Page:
Just under half of young Australians worry about racial equality, with many telling us they’re boycotting businesses and companies that don’t exercise diversity or advocate for human rights.
“I personally do not shop with brands that do not support diversity or have been known to discriminate against communities,” a young person told us.
“To improve their image, (they) should use models in their ads of people of colour definitely and people of all different sizes not just skinny and tall. They should also stand up to any public discrimination using their Twitter account or any other social media platform.”
- Housing affordability – 46%
Forget the Aussie dream, Gen Zs are facing the Australian nightmare, with home ownership never being so off the cards for a generation due to soaring prices, demand from investors, and a chronic shortage of supply.
The outlook is so bleak, that the International Monetary Fund (IMF) ranks Aussie properties as some of the most expensive in the world.
- Sustainability – 44%
Sustainability is also a top concern among Aussie Gen Zs, with many making drastic life changes to minimise their negative impact on the planet.
“I’ve always been a meat eater – I’m a teenage guy from South Africa. It’s in my blood, I even use to work at a jerky store!” one Gen Z told us.
“But after a friend of mine went vegan due to environmental reasons it really inspired me to be sooo much more conscious of what the effects of what we eat and drink have on the environment (and how) if we don’t stop our consumption levels of varying things that bleak future is just around the corner.”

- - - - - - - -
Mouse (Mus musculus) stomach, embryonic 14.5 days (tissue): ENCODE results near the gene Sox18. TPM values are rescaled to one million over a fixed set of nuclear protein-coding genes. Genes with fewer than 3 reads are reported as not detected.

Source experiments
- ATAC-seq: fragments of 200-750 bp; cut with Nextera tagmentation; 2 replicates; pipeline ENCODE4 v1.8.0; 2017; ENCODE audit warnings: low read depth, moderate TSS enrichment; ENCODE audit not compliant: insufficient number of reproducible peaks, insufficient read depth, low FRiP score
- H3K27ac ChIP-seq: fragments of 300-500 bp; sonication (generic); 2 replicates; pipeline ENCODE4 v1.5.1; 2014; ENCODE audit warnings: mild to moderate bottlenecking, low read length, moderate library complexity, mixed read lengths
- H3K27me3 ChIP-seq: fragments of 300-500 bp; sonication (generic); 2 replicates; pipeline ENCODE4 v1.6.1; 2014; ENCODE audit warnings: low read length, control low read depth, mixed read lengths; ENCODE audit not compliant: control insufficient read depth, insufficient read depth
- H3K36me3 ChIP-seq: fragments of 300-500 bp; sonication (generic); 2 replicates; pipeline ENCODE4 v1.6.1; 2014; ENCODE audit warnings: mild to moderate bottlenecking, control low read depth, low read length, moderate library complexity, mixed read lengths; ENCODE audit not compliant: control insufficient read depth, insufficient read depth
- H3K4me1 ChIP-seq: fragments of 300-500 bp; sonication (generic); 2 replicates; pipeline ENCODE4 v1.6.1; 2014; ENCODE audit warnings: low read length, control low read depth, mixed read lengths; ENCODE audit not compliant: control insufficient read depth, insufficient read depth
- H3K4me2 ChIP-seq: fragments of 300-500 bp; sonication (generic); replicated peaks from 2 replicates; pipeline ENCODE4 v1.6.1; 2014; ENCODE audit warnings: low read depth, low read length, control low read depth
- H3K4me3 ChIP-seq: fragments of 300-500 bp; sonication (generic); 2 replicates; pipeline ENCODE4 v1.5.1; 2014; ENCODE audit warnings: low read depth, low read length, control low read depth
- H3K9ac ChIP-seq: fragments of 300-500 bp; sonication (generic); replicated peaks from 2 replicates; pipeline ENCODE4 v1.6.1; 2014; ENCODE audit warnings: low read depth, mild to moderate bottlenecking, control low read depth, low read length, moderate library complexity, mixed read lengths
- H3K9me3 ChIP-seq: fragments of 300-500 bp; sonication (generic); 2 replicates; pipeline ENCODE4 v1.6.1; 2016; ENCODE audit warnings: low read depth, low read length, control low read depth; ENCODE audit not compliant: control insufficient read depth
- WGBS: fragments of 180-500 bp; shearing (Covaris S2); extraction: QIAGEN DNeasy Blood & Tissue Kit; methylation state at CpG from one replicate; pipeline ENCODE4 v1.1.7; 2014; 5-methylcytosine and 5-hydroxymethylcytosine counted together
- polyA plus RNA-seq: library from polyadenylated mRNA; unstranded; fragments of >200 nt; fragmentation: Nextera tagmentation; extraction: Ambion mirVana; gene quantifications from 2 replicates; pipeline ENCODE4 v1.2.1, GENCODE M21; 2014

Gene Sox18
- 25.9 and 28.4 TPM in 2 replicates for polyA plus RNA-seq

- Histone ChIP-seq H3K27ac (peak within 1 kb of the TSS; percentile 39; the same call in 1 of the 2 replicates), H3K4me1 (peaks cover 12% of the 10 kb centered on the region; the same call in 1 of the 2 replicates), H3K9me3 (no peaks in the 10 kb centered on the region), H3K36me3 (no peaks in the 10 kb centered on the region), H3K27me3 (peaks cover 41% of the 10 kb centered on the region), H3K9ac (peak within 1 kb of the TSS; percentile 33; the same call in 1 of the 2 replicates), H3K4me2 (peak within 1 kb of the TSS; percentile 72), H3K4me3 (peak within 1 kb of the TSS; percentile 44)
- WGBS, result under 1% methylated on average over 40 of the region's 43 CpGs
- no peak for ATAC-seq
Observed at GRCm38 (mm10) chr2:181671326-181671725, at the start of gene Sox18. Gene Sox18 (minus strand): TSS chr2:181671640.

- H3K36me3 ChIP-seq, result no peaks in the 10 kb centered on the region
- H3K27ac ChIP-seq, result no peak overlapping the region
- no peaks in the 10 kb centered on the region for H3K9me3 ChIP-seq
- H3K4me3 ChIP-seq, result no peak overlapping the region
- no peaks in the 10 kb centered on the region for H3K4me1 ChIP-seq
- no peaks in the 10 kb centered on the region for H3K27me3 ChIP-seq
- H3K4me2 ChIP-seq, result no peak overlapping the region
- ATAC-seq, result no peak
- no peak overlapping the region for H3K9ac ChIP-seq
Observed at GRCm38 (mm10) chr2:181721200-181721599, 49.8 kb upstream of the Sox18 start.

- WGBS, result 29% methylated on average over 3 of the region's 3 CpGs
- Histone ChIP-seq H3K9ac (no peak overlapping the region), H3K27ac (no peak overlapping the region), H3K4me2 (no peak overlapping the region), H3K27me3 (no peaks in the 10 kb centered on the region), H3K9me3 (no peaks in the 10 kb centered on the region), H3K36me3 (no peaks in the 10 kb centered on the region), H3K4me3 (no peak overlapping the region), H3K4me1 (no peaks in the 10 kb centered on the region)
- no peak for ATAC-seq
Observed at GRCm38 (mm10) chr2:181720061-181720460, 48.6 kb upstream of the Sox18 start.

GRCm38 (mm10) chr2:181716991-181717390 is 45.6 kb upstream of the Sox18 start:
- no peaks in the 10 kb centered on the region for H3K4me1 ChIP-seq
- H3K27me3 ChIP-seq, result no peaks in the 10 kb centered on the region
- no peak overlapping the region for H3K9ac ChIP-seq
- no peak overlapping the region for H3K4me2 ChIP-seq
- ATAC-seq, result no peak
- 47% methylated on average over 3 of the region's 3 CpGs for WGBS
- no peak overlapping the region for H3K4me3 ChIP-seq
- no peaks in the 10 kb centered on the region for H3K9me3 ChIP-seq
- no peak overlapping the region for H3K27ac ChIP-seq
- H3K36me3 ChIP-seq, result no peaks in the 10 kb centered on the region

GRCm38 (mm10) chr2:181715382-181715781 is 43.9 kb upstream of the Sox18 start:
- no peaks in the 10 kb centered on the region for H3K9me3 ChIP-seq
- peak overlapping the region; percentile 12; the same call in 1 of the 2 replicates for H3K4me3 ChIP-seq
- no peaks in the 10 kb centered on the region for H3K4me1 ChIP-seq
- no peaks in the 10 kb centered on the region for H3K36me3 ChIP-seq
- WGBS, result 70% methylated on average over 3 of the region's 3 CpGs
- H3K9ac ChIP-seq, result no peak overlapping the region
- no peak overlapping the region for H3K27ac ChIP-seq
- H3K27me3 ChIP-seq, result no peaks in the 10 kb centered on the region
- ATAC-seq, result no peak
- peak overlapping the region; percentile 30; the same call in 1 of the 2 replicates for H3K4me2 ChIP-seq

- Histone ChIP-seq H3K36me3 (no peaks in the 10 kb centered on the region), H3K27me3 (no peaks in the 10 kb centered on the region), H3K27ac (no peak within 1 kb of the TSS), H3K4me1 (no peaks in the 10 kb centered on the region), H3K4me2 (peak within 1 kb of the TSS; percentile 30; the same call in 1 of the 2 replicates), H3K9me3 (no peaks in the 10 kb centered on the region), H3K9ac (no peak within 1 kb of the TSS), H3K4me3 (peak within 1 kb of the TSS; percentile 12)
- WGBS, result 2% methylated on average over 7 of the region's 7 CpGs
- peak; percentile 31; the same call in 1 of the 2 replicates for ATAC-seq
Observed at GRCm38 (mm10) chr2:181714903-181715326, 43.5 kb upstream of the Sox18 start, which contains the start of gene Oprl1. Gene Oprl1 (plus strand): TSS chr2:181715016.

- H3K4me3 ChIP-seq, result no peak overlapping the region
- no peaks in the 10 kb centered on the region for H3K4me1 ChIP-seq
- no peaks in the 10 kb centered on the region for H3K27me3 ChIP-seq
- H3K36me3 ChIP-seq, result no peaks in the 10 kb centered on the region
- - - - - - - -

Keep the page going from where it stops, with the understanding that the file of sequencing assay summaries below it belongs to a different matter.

- Plastic pollution – 42%
Many young people are also livid about plastic use and its careless production from big businesses.
“Things such as Coles minis have prevented me from shopping there altogether, as I think these products display a complete ignorance towards the huge efforts of others to reduce plastic use,” one said.
“I think market chains such as Coles and Woolworths should cease promotions such as these and offer plastic disposal bins at all of their locations so that this plastic can be recycled. I believe that, as merchants who sell products containing plastic, it is their responsibility to provide an outlet through which these products can be safely disposed of”
- Gender equality – 41%
Two in five Aussie Gen Zs are worried about gender (in)equality, with a staggering 81% telling us during our Gen Z & Corporate Activism survey that they believe big businesses should be involved in trying to solve issues unrelated to their industry – like Gillette’s 2019 #metoo razor campaign.
- Ocean conservation – 40%
Some young Aussies are so concerned about overfishing that they’re factoring in sourcing and sustainability into their seafood purchases.
“For example, I will not buy canned fish unless it makes a point of being ‘responsibly fished’ and is truthful,” one said.
“Mass markets and department stores need to stop catching and selling fish in an unsustainable manner.”
- Poverty/inequality – 38%
Over a third are outraged by poverty and inequality, not just in Australia but around the world.